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Online Discussion: Tracking new emerging diseases and the next pandemic since 2005; Coronavirus COVID-19 Pandemic Discussion Forum.

COVID-19 Scent Detection Dogs…

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Tabitha111 View Drop Down
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    Posted: June 06 2020 at 6:58am

By Scott Weese on June 5, 2020

I’ve had countless questions about the potential for scent detection dogs to be useful for COVID surveillance.

 It’s an interesting idea and it’s dependent on COVID-19 infected people producing some different volatile compound than uninfected people (the virus itself not likely having a detectable odor.)

This pre-print paper can probably be filed under the ‘not likely to ever be published but an interesting story’ category. 

It’s a rambling description of a pilot study looking at scent detection for COVID surveillance. (Maybe another ‘let’s get something online first, who cares about the depth and editing’ paper. 61 authors is a bit extreme too, but I digress.) Pre-prints can be useful, but there has to be at least a modicum of effort.

Anyway, they collected armpit sweat samples from people with COVID and patients without signs of COVID.

18 dogs were involved; dogs that had been trained for explosive detection, search and rescue and colon cancer detection.

However, their table also lists an arson detection dog.

Further, they say that “We did not decide to work with drug detection dogs as there is always a possibility that COVID-19 positive or negative people use prohibited substances that would let catabolites be excreted by the axillary sweat.” But, their table lists a drug detection dog.

After training, they tested the dogs by seeing if they could detect samples from COVID-19 patients in scent boxes, compared to controls.

Three of the 18 dogs flunked out of COVID school as they were “unable to adapt to an olfactive search on a line of sample”.

Eight others were removed because they were “late in their testing period due to this necessary basic “retraining”. I’m not really sure what that means. I guess they weren’t completely kicked out of school but have to repeat the year, and no one wanted to wait to rush out the pre-print.

The authors say that left 8 dogs whose results they liked for the analysis; however, my math says that 18-3-8=7, not 8.

Numbers aside, results were interesting, as those dogs seemed to have high detection rates (84-100%).

It’s hard to say what this means and whether it’s relevant. I guess it means that if you look at some dogs, there’s potential. You have to find the right dog and the authors make a fair story when they point out they were looking at effective dogs, not whether it worked in the whole population. So, with proper training and selection, there might be some use.

Is this of any use?

It’s hard to say.

They tested samples from people with overt COVID, and that’s maybe not overly relevant. If someone has signs of COVID, we want to treat them like they have COVID until there are proper test results.

Where this might be more appealing is for asymptomatically infected people, where the dog might be an early warning device. The downside is that it requires a dog and a person to be in close proximity to the patient. Dogs are low (but not no) risk for picking up this virus, but there’s reasonable concern about handlers.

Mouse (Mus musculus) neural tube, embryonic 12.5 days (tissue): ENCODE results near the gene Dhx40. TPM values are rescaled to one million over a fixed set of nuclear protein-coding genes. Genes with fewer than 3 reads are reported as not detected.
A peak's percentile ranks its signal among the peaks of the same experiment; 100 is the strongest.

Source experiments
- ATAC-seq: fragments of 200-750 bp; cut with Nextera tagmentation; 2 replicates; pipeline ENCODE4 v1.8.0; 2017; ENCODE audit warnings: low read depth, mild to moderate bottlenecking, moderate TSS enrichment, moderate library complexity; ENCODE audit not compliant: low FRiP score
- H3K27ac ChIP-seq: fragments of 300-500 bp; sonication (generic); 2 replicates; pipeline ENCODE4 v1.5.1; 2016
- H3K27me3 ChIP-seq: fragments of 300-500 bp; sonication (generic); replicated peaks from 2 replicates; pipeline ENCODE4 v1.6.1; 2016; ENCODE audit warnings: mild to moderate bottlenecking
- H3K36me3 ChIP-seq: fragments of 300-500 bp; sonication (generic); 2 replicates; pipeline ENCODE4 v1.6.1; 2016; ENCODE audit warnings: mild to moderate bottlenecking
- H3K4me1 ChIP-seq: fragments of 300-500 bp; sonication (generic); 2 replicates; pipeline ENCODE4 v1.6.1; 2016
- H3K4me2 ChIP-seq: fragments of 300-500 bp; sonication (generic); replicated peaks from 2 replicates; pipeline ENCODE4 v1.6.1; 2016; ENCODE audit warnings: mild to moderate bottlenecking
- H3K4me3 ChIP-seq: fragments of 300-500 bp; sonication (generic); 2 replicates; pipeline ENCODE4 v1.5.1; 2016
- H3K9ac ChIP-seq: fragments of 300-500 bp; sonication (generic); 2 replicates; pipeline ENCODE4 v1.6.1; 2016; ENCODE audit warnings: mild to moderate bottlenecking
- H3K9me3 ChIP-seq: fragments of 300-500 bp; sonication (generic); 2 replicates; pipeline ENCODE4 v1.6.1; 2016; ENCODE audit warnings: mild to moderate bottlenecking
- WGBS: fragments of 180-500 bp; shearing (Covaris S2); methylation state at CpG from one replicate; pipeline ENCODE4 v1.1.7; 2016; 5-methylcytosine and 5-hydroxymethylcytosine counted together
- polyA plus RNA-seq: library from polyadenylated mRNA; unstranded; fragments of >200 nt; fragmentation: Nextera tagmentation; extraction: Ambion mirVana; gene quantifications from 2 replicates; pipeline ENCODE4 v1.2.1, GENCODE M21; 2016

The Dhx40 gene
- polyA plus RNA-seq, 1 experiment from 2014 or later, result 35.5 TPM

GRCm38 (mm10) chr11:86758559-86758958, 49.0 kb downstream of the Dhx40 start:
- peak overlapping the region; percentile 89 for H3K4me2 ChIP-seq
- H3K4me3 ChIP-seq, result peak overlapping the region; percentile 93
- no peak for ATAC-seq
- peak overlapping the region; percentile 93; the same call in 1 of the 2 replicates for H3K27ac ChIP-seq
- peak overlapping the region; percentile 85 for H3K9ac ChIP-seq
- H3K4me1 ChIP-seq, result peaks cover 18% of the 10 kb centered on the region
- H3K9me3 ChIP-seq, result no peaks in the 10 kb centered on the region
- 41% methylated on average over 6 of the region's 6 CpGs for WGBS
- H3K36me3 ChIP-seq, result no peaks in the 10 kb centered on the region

The practical nature of this is also questionable. The study mentions that armpit sweat is ‘easy and safe to collect’. If this relies on people taking samples of their armpit sweat, it’s no longer a quick, easy detection approach.

 It’s more appealing if the dog can be the entrance scanner to signal when a positive person walks into a workplace for example. If it requires individual sweat samples, the practicality drops a lot.

They have a few excuses for some of the false negative results, which seem to be a bit of a stretch or indicate potential issues applying this to the real world situation (e.g. distraction by a ‘too zealous television team’).

Some other discussion points are a bit hard to follow. They report false positives that they attributed to two male dogs and a young woman that ‘had been sampled during her fertile period .’

They better sort that out since that’s a reasonably common subset of the population.

The paper’s discussion devolves a bit from there “In Shakespeare’s day, a woman in her fertile period used to hold a peeled apple under her arm until the fruit became saturated with her armpit scent ; then she presented this “love apple” to her lover to inhale in order to provoke his sexual excitation.

Pheromones are defined as substances produced by an animal which conveys information to other individuals by olfactory means . And in such a situation androsterone and molecules like benzoate derivates, excreted in axillary sweat, enhance sexual attraction by men toward women near the end of follicular phase of the menstrual cycle when fertility is at highest .”

Overall, it’s an interesting pilot study that shows more study of this area might warranted.

In particular, it’s important to figure out whether dogs can be good detectors of COVID-19 infected people in situations where that’s useful….particularly in busy, high risk places in the community.

 It would be really cool to have a dog hanging out at the entrance of busy places, picking up infected people. 

'When you feel as though you can't do something, the simple antidote is action: Begin doing it. Start the process, even if it's just a simple step, and don't stop at the beginning.'
Marcus B
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